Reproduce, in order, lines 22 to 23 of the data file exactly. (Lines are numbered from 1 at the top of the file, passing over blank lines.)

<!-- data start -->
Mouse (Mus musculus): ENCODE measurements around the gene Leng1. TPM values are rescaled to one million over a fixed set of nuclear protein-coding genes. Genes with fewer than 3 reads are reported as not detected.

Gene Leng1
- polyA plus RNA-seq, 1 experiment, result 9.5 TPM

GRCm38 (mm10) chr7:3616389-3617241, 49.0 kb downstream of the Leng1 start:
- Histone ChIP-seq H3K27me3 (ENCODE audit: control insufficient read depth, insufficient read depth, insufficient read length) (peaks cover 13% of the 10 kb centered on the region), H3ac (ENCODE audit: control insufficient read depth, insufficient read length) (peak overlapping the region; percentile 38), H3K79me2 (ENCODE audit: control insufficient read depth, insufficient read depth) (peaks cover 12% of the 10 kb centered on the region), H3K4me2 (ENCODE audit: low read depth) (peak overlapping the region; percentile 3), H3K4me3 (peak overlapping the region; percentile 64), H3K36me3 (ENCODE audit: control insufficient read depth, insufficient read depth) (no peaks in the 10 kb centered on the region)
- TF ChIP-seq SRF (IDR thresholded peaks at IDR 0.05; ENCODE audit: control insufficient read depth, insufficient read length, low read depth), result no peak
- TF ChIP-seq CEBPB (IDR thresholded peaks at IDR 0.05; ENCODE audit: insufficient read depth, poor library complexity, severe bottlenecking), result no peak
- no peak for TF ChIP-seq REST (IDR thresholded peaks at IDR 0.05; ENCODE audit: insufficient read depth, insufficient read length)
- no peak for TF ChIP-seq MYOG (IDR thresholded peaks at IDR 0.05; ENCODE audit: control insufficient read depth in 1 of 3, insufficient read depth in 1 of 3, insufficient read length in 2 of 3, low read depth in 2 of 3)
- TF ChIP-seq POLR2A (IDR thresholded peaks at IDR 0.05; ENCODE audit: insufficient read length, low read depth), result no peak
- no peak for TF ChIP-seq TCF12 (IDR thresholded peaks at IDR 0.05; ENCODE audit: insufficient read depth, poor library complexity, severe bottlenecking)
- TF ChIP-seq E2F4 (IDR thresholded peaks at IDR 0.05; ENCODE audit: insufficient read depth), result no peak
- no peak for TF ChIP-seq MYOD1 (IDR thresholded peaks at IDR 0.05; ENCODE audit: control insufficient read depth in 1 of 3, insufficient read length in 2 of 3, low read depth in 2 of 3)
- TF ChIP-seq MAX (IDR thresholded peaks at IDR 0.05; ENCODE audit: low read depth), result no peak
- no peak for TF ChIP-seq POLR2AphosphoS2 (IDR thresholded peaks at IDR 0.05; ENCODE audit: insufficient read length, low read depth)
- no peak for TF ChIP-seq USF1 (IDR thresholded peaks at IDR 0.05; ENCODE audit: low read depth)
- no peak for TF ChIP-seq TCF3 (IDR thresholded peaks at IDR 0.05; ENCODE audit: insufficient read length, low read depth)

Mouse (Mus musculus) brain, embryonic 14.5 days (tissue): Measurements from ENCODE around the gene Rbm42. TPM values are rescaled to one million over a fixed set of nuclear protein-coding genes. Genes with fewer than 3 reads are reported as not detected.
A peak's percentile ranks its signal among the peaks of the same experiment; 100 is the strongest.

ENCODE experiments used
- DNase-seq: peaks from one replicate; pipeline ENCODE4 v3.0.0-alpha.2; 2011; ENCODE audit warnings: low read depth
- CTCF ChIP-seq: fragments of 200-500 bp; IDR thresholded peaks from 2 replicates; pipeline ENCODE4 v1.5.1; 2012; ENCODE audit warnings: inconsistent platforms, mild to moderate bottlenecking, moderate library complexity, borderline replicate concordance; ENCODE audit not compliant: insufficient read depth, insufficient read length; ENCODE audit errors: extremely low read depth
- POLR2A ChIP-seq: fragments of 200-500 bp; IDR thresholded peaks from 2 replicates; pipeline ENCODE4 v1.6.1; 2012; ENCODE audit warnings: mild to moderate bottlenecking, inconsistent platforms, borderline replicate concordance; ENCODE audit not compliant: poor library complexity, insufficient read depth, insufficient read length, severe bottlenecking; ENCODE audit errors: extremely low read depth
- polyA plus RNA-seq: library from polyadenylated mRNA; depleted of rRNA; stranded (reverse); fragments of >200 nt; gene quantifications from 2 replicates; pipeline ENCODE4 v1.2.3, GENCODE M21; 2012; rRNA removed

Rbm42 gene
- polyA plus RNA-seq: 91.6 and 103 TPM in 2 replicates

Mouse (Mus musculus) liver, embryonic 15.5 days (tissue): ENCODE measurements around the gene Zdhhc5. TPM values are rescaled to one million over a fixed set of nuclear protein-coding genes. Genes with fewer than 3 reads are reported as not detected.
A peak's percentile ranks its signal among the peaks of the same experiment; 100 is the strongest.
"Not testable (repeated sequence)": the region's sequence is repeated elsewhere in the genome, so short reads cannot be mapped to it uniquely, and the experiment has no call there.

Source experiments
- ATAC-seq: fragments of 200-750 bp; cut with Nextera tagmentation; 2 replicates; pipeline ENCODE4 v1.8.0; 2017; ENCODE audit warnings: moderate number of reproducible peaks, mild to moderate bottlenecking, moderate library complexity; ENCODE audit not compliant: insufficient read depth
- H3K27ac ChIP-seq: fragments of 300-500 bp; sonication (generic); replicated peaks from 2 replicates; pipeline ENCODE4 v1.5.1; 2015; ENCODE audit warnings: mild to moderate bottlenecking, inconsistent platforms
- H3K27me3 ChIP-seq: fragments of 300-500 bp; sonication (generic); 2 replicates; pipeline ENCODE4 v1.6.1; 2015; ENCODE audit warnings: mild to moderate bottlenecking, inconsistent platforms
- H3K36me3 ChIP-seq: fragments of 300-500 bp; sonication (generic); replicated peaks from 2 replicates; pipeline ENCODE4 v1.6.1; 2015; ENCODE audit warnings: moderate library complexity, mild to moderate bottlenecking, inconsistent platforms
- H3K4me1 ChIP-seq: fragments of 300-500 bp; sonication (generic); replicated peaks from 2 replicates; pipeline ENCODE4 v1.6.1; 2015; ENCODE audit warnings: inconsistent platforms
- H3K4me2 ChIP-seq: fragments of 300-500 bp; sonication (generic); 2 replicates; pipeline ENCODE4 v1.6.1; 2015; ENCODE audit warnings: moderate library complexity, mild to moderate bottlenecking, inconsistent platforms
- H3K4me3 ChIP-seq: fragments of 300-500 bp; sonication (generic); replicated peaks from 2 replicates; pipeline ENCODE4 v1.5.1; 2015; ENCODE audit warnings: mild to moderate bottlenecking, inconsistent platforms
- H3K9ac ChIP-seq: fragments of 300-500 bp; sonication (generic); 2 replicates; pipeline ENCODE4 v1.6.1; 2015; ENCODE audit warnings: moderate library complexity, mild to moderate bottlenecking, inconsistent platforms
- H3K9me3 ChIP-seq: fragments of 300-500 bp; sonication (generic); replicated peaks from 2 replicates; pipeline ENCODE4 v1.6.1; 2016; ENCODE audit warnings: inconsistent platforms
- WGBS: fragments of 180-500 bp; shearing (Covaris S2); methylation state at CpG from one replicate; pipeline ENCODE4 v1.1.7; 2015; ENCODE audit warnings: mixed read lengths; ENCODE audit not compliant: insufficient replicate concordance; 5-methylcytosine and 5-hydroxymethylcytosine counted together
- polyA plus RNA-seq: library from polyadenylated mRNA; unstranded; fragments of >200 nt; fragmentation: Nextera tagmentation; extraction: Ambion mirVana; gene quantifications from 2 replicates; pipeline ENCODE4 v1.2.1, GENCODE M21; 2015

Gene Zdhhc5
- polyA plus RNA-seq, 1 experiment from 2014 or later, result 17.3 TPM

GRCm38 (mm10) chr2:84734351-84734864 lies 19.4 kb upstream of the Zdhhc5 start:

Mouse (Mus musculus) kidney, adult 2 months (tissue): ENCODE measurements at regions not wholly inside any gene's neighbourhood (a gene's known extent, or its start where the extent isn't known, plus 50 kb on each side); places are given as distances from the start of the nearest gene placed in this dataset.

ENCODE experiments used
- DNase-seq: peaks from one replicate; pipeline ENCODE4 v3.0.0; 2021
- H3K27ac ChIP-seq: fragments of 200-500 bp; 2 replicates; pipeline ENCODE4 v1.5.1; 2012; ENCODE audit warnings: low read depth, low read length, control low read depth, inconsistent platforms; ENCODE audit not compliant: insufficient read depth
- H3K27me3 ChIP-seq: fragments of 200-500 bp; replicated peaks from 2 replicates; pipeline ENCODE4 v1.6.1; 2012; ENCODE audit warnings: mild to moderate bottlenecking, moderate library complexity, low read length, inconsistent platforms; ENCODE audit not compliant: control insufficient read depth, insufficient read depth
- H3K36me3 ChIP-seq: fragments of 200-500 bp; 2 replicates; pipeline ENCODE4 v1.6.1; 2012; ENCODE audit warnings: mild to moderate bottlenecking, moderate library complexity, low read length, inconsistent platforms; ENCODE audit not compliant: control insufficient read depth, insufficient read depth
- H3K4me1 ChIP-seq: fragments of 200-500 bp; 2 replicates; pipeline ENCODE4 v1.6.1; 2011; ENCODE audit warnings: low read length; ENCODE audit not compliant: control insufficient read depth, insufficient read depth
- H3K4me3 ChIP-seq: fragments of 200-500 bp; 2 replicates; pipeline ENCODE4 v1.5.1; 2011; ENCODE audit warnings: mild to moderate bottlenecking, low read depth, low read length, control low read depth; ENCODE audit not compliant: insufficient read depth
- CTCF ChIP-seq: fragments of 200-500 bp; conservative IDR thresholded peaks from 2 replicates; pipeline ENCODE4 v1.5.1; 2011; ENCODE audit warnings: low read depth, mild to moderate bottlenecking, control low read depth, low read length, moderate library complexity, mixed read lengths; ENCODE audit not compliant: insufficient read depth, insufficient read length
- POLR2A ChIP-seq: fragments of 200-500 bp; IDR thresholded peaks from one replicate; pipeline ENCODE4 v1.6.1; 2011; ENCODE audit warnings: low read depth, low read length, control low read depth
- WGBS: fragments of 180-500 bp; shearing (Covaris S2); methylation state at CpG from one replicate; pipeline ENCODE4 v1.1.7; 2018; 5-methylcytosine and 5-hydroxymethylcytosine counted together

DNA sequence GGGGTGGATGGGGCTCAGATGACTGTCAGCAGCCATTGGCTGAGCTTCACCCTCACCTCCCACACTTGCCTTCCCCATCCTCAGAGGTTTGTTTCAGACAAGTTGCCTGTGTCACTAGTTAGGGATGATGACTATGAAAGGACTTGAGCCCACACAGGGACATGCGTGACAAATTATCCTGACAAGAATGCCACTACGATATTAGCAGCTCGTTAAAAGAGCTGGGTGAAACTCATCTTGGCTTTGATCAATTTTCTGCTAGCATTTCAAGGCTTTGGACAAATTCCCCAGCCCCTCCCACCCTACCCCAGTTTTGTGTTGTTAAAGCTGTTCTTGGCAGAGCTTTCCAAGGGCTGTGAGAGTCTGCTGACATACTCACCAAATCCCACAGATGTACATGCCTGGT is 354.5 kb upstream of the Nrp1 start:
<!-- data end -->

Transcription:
- CTCF ChIP-seq: fragments of 200-500 bp; IDR thresholded peaks from 2 replicates; pipeline ENCODE4 v1.5.1; 2012; ENCODE audit warnings: inconsistent platforms, mild to moderate bottlenecking, moderate library complexity, borderline replicate concordance; ENCODE audit not compliant: insufficient read depth, insufficient read length; ENCODE audit errors: extremely low read depth
- POLR2A ChIP-seq: fragments of 200-500 bp; IDR thresholded peaks from 2 replicates; pipeline ENCODE4 v1.6.1; 2012; ENCODE audit warnings: mild to moderate bottlenecking, inconsistent platforms, borderline replicate concordance; ENCODE audit not compliant: poor library complexity, insufficient read depth, insufficient read length, severe bottlenecking; ENCODE audit errors: extremely low read depth